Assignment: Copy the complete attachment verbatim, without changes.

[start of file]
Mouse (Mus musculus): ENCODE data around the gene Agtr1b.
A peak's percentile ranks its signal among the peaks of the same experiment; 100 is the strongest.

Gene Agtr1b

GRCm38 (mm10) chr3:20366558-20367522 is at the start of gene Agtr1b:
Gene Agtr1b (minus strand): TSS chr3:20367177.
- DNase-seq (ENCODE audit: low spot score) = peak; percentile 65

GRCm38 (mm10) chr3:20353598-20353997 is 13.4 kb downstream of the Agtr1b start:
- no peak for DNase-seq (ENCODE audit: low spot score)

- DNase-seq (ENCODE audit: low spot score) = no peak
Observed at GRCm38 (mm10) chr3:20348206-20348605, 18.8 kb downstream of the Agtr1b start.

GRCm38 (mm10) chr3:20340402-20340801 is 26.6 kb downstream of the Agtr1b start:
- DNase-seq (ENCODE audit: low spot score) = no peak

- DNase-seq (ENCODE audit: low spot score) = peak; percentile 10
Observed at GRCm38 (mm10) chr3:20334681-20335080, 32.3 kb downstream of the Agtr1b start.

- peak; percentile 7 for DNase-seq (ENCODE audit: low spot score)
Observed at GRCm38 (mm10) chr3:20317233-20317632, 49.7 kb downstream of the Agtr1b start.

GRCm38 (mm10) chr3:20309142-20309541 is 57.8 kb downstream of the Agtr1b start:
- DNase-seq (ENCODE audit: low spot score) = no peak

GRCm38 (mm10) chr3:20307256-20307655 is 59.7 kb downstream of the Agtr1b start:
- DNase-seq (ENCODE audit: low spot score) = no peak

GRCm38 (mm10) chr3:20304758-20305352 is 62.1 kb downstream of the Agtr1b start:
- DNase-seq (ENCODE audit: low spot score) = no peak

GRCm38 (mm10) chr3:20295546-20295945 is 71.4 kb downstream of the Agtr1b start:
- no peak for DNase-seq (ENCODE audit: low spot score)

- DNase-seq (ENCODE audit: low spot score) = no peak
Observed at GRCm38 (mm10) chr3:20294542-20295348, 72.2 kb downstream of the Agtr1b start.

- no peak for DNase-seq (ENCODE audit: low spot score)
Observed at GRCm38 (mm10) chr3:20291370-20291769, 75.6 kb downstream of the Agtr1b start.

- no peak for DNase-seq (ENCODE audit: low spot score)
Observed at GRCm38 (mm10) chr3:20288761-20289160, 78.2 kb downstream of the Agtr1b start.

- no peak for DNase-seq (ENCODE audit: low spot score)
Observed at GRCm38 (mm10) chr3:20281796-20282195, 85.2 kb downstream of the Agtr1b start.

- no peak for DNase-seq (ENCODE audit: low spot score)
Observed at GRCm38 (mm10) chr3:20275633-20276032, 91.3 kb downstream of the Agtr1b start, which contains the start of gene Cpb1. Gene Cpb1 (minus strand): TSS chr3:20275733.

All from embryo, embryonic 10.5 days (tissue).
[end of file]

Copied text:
Mouse (Mus musculus): ENCODE data around the gene Agtr1b.
A peak's percentile ranks its signal among the peaks of the same experiment; 100 is the strongest.

Gene Agtr1b

GRCm38 (mm10) chr3:20366558-20367522 is at the start of gene Agtr1b:
Gene Agtr1b (minus strand): TSS chr3:20367177.
- DNase-seq (ENCODE audit: low spot score) = peak; percentile 65

GRCm38 (mm10) chr3:20353598-20353997 is 13.4 kb downstream of the Agtr1b start:
- no peak for DNase-seq (ENCODE audit: low spot score)

- DNase-seq (ENCODE audit: low spot score) = no peak
Observed at GRCm38 (mm10) chr3:20348206-20348605, 18.8 kb downstream of the Agtr1b start.

GRCm38 (mm10) chr3:20340402-20340801 is 26.6 kb downstream of the Agtr1b start:
- DNase-seq (ENCODE audit: low spot score) = no peak

- DNase-seq (ENCODE audit: low spot score) = peak; percentile 10
Observed at GRCm38 (mm10) chr3:20334681-20335080, 32.3 kb downstream of the Agtr1b start.

- peak; percentile 7 for DNase-seq (ENCODE audit: low spot score)
Observed at GRCm38 (mm10) chr3:20317233-20317632, 49.7 kb downstream of the Agtr1b start.

GRCm38 (mm10) chr3:20309142-20309541 is 57.8 kb downstream of the Agtr1b start:
- DNase-seq (ENCODE audit: low spot score) = no peak

GRCm38 (mm10) chr3:20307256-20307655 is 59.7 kb downstream of the Agtr1b start:
- DNase-seq (ENCODE audit: low spot score) = no peak

GRCm38 (mm10) chr3:20304758-20305352 is 62.1 kb downstream of the Agtr1b start:
- DNase-seq (ENCODE audit: low spot score) = no peak

GRCm38 (mm10) chr3:20295546-20295945 is 71.4 kb downstream of the Agtr1b start:
- no peak for DNase-seq (ENCODE audit: low spot score)

- DNase-seq (ENCODE audit: low spot score) = no peak
Observed at GRCm38 (mm10) chr3:20294542-20295348, 72.2 kb downstream of the Agtr1b start.

- no peak for DNase-seq (ENCODE audit: low spot score)
Observed at GRCm38 (mm10) chr3:20291370-20291769, 75.6 kb downstream of the Agtr1b start.

- no peak for DNase-seq (ENCODE audit: low spot score)
Observed at GRCm38 (mm10) chr3:20288761-20289160, 78.2 kb downstream of the Agtr1b start.

- no peak for DNase-seq (ENCODE audit: low spot score)
Observed at GRCm38 (mm10) chr3:20281796-20282195, 85.2 kb downstream of the Agtr1b start.

- no peak for DNase-seq (ENCODE audit: low spot score)
Observed at GRCm38 (mm10) chr3:20275633-20276032, 91.3 kb downstream of the Agtr1b start, which contains the start of gene Cpb1. Gene Cpb1 (minus strand): TSS chr3:20275733.

All from embryo, embryonic 10.5 days (tissue).